Shareholders on Wednesday re-elected Walt Disney Co.’s board slate, including ailing Apple Inc. Chief Executive Steve Jobs, whose inclusion had been criticized by proxy adviser firms and union pension funds.
Shareholders at the annual meeting held in Salt Lake City also approved a motion to give themselves an annual advisory vote on the Burbank entertainment giant’s executive compensation, a move long sought by corporate reform advocates. But shareholders rejected a union-backed proposal that would have required the company to use a single performance metric to determine executive stock grants and bonuses, a move that the company argued was too restrictive.
Jobs, 56, was re-elected with 12 other nominees, with 74 percent of the votes cast in favor of Disney’s slate, according to a preliminary count. The AFL-CIO said it voted against Jobs, even though he is Disney’s largest single shareholder and controls 7.3 percent of shares.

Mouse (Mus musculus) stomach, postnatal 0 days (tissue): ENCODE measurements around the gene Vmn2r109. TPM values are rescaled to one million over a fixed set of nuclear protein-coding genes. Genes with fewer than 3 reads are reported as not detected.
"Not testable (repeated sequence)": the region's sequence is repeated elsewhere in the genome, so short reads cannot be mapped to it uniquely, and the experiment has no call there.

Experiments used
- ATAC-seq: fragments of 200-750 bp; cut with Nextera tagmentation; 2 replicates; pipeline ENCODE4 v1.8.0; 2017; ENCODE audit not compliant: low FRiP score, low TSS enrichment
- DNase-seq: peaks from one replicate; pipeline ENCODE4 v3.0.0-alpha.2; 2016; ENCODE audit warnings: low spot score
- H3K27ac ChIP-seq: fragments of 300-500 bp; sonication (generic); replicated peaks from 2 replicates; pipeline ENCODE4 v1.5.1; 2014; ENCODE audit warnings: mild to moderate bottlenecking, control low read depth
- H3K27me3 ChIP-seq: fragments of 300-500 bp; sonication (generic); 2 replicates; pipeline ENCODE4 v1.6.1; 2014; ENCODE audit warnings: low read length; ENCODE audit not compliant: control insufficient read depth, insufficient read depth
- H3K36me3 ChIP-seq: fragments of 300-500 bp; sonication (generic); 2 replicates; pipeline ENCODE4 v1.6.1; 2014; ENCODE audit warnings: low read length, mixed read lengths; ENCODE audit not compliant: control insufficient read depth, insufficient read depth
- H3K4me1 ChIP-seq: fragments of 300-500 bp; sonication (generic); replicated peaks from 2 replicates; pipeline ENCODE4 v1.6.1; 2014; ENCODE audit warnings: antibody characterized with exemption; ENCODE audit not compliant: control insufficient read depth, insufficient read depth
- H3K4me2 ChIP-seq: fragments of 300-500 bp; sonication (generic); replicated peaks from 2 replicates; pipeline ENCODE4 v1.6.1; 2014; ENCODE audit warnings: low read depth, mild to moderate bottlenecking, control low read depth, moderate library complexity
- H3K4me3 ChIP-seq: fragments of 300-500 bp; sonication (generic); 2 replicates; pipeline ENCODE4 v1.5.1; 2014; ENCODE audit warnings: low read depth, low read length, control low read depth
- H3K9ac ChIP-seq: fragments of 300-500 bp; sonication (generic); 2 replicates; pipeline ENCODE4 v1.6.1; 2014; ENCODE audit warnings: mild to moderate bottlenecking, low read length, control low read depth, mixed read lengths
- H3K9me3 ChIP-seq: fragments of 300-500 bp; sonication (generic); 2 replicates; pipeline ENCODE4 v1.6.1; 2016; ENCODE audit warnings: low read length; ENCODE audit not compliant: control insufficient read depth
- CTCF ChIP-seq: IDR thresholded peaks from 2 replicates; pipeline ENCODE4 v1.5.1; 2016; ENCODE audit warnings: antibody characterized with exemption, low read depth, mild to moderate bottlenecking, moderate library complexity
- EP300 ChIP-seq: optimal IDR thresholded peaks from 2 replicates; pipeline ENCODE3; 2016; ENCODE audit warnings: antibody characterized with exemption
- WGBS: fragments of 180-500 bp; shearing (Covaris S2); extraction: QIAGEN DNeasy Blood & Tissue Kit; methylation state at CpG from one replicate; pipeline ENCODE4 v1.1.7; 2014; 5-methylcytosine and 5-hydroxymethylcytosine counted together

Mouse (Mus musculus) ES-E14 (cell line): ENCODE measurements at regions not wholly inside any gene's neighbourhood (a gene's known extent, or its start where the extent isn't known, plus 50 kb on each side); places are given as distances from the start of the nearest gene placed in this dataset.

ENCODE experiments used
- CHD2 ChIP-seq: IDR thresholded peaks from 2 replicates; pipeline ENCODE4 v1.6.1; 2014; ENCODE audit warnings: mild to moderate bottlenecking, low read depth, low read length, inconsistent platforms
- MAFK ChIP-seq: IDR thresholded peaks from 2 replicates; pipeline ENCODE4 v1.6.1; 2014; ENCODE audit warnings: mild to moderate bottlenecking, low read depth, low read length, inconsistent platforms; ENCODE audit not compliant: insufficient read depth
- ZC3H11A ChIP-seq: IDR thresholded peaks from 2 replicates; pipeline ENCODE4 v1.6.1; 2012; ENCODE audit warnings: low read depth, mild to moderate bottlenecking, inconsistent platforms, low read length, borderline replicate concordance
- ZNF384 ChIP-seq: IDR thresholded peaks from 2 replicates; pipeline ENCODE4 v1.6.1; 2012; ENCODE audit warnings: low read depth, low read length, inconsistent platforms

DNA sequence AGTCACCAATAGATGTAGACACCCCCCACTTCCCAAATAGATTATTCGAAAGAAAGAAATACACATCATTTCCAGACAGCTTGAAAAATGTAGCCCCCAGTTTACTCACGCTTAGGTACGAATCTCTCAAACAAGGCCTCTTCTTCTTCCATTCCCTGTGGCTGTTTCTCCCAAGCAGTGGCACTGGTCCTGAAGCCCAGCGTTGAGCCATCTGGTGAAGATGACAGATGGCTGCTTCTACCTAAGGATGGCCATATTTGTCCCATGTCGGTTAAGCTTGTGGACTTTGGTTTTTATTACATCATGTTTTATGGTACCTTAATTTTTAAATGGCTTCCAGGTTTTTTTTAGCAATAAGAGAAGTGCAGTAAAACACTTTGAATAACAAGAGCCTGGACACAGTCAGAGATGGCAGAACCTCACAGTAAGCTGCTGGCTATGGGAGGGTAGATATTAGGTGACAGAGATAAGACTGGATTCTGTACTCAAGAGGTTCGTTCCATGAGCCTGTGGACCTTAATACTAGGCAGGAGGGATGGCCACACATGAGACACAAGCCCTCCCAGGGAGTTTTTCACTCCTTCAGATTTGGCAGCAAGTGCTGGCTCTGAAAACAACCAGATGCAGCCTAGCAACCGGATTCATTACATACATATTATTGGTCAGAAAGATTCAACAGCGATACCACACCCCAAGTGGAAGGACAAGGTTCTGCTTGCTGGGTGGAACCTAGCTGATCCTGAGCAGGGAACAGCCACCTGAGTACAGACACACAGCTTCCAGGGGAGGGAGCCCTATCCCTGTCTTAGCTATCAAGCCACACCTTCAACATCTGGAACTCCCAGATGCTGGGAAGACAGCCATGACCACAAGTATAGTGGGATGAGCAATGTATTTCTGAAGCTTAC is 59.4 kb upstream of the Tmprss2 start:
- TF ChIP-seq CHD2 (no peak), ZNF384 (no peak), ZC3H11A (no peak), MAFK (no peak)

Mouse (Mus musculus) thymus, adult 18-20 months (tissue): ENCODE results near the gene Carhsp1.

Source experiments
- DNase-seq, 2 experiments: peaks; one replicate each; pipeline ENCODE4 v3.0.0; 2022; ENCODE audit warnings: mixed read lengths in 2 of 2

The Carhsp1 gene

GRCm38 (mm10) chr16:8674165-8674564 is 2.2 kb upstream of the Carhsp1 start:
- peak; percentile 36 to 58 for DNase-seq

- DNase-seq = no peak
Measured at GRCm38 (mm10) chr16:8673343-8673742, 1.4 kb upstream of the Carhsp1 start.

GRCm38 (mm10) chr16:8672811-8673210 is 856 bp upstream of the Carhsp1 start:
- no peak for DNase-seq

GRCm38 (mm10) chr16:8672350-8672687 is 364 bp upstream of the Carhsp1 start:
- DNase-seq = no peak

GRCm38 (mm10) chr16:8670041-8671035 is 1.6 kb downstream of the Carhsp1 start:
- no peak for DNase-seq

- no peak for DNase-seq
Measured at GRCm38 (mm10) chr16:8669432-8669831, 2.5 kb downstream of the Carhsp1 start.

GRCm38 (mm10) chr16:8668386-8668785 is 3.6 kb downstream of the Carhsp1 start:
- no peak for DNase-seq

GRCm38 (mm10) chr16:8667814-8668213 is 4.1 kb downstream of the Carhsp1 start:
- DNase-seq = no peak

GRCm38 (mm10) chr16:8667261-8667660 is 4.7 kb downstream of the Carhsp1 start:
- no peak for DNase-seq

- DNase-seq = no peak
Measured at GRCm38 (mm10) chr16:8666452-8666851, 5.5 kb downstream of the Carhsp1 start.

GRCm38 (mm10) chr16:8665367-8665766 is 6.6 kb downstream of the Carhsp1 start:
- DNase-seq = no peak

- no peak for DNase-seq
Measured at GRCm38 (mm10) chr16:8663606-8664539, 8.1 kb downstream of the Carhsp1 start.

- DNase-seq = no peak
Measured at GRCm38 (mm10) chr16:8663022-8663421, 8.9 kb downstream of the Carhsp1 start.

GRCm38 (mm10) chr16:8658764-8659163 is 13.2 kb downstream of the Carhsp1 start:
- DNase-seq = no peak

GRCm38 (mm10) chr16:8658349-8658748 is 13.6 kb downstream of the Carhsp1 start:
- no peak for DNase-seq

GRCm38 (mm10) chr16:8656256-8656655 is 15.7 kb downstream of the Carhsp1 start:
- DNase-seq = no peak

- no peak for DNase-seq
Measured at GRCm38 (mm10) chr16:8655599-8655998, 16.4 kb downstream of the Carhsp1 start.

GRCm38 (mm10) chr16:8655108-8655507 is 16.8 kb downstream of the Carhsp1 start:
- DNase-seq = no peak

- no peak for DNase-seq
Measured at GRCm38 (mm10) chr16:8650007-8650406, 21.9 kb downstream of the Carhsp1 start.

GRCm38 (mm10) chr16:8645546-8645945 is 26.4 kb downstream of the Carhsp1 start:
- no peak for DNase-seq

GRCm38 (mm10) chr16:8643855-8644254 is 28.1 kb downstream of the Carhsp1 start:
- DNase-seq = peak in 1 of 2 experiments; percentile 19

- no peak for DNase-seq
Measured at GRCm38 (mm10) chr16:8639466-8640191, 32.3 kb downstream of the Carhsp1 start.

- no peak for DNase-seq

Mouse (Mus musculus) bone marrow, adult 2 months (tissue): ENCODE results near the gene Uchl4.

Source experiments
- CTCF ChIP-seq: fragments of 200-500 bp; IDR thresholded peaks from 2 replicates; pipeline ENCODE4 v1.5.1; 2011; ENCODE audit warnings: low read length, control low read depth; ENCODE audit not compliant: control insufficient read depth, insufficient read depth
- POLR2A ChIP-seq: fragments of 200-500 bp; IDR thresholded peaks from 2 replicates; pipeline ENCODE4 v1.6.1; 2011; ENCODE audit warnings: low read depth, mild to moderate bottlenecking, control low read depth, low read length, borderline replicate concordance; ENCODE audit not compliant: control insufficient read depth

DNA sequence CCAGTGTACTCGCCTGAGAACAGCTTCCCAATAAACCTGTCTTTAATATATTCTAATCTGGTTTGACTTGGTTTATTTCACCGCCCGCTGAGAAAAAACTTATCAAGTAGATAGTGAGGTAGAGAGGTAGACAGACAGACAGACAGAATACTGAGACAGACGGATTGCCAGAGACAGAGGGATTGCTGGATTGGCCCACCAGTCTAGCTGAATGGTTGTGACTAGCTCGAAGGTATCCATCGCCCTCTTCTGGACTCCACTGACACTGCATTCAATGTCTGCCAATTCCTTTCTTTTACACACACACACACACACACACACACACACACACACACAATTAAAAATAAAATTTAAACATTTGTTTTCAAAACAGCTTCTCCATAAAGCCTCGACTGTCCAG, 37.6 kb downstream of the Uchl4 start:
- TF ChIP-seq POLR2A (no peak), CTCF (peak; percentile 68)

Jobs has dealt with a succession of health challenges in recent years, undergoing pancreatic cancer surgery in 2004 and a liver transplant in 2009. He has been medical leave from Apple since Jan. 17 and did not attend the Disney meeting.
Before the meeting, Institutional Shareholder Services Inc. noted that Jobs’ spotty attendance at Disney board meetings over the past year and current leave of absence from Apple “raises questions about his ability to fulfill his responsibilities as a director.” Another advisory firm, Glass Lewis & Co. went further, recommending that investors to withhold support for Jobs to stay on the board.
Disney shares closed up 80 cents, or less than 2 percent, to $42.24 on the New York Stock Exchange.
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